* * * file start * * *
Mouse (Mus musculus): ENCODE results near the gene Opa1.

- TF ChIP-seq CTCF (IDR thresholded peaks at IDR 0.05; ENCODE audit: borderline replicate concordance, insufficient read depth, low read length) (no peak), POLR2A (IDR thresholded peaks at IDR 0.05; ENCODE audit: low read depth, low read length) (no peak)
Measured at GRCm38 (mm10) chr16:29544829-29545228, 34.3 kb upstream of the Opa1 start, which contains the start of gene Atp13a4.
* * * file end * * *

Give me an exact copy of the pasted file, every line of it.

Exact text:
Mouse (Mus musculus): ENCODE results near the gene Opa1.

- TF ChIP-seq CTCF (IDR thresholded peaks at IDR 0.05; ENCODE audit: borderline replicate concordance, insufficient read depth, low read length) (no peak), POLR2A (IDR thresholded peaks at IDR 0.05; ENCODE audit: low read depth, low read length) (no peak)
Measured at GRCm38 (mm10) chr16:29544829-29545228, 34.3 kb upstream of the Opa1 start, which contains the start of gene Atp13a4.